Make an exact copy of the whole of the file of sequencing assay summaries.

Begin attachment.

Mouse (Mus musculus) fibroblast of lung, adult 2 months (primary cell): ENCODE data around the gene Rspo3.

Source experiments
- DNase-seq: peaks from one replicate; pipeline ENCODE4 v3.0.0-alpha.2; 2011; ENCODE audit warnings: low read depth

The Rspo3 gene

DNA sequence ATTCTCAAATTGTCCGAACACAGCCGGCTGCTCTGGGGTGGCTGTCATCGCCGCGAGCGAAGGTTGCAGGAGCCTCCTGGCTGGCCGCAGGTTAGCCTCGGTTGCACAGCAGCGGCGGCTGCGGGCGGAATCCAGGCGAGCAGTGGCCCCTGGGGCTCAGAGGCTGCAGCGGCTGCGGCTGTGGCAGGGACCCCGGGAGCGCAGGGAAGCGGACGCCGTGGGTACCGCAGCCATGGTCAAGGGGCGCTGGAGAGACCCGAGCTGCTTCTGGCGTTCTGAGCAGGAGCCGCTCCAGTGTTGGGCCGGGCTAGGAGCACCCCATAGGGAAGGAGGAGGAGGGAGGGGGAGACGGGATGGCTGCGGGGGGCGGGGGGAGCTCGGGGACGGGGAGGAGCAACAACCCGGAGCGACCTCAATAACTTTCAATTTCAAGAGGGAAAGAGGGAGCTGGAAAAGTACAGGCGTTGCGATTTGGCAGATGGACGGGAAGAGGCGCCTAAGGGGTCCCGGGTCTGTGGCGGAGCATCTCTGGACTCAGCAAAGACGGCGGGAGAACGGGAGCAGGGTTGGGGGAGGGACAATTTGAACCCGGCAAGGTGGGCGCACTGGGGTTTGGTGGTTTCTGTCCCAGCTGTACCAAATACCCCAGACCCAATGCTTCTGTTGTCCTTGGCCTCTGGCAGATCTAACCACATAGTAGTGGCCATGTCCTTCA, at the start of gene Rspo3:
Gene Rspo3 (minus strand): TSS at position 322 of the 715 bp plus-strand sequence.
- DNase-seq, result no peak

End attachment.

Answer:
Mouse (Mus musculus) fibroblast of lung, adult 2 months (primary cell): ENCODE data around the gene Rspo3.

Source experiments
- DNase-seq: peaks from one replicate; pipeline ENCODE4 v3.0.0-alpha.2; 2011; ENCODE audit warnings: low read depth

The Rspo3 gene

DNA sequence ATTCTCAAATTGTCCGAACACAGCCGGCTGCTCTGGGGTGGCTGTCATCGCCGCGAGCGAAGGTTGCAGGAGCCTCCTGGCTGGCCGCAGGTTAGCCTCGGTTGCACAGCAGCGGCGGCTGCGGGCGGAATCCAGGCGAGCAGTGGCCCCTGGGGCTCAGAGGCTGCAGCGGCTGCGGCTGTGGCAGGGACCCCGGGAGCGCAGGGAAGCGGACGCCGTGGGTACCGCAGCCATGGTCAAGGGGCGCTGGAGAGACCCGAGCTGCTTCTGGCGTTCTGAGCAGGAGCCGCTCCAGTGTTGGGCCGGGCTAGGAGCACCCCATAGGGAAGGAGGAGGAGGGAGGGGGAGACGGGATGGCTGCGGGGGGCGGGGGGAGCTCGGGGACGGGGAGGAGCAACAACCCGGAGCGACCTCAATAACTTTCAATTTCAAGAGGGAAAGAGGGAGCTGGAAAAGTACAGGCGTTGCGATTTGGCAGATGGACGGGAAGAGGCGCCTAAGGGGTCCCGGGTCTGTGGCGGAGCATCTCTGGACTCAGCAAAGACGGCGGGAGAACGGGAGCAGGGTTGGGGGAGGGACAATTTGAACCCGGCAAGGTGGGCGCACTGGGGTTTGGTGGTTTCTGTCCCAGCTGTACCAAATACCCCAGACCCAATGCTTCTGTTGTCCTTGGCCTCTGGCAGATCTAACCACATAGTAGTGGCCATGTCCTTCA, at the start of gene Rspo3:
Gene Rspo3 (minus strand): TSS at position 322 of the 715 bp plus-strand sequence.
- DNase-seq, result no peak